Updated December 2018
LinkedIn is often seen as the land of the jobseeker, the salesperson, and the recruiter. But what if your job isn’t externally facing – is it worth spending time there?
In other words, how can you use LinkedIn if you like your job and simply want to do it better?
If you look beyond just updating your profile the next time you are looking for a job, there are simple ways that LinkedIn can help every career, no matter what your role or professional goals.
In this article, you’ll discover 3 simple (but powerful) processes that will help you capture the power of LinkedIn for your daily business success, no matter your job title.
#1 Align Your Personal Message with Your Organization’s
Your LinkedIn presence is unique on social media, because while it is your personal profile, the fact that it highlights your professional activities means that it is enmeshed with your employer’s online presence. Most companies fall flat with their social media approach because it’s top-down, i.e., “You have to put this corporate marketing copy in your profile.” or “You have to share this status update.” And understandably, people resist.
But bringing in your employer’s brand message can actually help you, because part of the value value you have as a professional is the team around you. Plugging into that larger message expands your capability and credibility.
Pull Company Marketing Copy into Your Profile
If you just copy/paste wholesale from your employer’s webpage, you will turn off your profile reader because it looks sterile and untrustworthy. But pulling key phrases and ideas can reinforce your message. They’ve spent a lot of money figuring out the best way to communicate their message and it’s a good idea to grab a piggyback ride.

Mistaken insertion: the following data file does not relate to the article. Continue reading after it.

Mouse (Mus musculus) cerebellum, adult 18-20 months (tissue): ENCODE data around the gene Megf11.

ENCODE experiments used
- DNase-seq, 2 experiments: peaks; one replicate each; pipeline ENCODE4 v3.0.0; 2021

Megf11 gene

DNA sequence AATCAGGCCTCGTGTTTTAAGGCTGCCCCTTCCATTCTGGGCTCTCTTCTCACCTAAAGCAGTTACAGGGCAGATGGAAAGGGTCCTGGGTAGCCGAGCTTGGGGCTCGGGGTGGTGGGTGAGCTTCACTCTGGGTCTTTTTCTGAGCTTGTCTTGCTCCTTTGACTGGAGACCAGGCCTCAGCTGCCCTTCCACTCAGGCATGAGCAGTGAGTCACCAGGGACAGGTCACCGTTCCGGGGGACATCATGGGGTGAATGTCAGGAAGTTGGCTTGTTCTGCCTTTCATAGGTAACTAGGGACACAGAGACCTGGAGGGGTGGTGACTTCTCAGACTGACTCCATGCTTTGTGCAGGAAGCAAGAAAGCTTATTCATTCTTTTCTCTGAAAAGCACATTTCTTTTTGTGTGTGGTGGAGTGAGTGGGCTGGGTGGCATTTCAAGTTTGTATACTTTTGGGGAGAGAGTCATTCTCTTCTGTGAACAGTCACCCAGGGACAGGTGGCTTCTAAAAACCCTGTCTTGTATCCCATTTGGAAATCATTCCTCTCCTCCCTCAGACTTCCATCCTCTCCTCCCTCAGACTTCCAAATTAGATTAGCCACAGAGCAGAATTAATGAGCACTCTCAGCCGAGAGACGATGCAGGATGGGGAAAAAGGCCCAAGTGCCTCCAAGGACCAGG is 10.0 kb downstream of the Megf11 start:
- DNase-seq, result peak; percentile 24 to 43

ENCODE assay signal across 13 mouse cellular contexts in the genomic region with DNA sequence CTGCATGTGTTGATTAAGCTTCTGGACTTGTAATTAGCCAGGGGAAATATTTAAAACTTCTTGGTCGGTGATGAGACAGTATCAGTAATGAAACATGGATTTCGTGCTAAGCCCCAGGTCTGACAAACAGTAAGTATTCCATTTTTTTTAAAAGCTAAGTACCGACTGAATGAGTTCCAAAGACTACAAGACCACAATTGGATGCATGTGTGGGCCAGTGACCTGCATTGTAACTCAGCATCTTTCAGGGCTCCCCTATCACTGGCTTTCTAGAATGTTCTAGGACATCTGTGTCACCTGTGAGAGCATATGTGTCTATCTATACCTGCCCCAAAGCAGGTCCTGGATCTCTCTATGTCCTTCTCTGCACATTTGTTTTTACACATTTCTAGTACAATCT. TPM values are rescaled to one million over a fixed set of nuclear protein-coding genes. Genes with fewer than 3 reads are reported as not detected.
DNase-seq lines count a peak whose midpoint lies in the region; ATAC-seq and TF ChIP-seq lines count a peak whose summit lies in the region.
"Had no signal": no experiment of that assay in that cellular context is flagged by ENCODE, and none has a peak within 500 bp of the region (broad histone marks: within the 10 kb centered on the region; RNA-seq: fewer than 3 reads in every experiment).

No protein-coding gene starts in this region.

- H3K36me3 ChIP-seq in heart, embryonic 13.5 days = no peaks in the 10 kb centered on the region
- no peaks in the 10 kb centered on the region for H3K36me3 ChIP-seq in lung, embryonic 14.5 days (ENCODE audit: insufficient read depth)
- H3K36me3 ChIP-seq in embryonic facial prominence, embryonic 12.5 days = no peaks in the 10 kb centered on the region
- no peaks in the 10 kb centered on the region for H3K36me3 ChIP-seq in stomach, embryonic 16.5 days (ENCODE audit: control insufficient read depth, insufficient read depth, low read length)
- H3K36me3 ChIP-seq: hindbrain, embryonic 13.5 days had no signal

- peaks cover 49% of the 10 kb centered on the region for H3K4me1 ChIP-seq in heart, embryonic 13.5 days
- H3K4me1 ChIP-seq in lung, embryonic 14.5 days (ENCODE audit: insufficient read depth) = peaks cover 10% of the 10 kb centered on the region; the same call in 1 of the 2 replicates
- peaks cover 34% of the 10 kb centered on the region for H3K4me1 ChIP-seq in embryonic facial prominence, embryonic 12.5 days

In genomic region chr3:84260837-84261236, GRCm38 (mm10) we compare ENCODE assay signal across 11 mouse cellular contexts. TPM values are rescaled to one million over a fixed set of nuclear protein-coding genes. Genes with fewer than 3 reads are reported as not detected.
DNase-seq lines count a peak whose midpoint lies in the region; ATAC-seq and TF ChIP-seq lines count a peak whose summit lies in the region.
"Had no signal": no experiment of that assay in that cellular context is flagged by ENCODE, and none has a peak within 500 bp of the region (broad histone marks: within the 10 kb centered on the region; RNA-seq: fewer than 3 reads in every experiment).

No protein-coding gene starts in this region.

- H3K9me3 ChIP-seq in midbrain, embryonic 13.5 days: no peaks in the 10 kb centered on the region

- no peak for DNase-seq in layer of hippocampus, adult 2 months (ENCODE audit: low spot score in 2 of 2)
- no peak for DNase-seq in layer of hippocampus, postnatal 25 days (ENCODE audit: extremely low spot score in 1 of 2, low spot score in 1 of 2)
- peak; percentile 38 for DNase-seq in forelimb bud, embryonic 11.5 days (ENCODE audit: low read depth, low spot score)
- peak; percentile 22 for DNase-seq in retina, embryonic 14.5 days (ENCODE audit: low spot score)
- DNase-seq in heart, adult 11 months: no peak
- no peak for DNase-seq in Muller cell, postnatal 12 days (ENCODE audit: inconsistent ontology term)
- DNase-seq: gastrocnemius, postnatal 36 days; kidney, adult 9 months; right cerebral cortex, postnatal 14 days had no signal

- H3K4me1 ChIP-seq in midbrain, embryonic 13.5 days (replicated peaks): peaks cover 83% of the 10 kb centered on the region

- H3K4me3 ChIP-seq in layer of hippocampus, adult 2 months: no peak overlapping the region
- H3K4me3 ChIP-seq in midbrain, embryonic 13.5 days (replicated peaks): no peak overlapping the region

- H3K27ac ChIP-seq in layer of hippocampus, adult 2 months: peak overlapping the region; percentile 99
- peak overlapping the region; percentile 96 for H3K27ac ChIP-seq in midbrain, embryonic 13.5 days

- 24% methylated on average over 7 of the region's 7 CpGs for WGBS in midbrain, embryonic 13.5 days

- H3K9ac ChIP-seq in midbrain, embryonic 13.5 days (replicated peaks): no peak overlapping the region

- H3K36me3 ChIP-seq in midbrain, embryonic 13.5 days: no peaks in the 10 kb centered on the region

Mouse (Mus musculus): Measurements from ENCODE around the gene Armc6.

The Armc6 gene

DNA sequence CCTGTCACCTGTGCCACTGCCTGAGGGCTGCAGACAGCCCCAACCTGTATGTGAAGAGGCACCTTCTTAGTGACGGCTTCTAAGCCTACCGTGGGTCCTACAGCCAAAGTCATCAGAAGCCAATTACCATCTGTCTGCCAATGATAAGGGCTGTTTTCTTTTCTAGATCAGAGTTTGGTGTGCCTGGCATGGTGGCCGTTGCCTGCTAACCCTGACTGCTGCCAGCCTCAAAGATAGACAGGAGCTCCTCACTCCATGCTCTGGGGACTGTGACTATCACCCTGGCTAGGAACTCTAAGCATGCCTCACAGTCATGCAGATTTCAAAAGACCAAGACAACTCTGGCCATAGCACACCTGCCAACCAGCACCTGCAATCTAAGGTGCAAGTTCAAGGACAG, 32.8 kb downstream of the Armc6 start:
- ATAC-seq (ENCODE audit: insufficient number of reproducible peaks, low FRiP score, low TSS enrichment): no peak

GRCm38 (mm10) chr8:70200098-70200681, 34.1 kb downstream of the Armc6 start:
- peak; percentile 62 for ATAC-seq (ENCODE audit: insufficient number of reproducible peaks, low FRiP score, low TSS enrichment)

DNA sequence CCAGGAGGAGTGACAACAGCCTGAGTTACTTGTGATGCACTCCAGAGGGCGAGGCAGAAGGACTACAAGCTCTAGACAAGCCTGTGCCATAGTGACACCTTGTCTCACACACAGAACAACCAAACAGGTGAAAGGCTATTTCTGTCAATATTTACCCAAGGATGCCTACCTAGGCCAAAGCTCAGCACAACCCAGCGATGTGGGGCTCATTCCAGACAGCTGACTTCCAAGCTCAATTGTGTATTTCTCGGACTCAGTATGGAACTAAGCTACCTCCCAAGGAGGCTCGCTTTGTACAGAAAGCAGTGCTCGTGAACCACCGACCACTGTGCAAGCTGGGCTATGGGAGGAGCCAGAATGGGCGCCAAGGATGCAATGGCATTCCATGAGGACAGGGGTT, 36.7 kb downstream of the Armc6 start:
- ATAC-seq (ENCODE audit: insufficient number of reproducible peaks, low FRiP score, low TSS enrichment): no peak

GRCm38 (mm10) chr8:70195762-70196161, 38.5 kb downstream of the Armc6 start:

Here’s a Summary paragraph from a Dell executive. It mixes the personal viewpoint with the overall organization focus:
Support Your External Facing Team
You might not deal with clients and prospects on a daily basis, but someone in your organization does. In the online landscape, your profile is just a click away. It’s valuable to look at your colleagues and see what they are talking about and make sure you align with that message.
One of the easiest ways to show your teammates some love is with the “social tools” on LinkedIn. If you want to make them look better in front of their audiences (and by extension, yours), then hit the like or share buttons. It can go a long way to achieving everyone’s goals.
#2 Plant a Brand Flag
Don’t get trapped thinking “The people I work with already know what I do”, because they don’t. The bigger an organization gets, the harder it is for others to know the experience and skills you bring to the table. Whether it’s through your profile or a status update, share your unique perspective so that others know how you can help.
There might not be a direct line between your social media activity and your audience like there is when you are a salesperson or recruiter. But your core message needs to be clear. As a professional, you have a unique value that you bring to your work. Think of the people that you serve, and share information that is relevant to them.
Connect with Your Target Audience
Your audience might be internal employees that you support, or it might be clients and partners that rely on your work. Be very clear about who you need to “talk to” online. Share information that answers the questions that they might have about you and how you help. For example: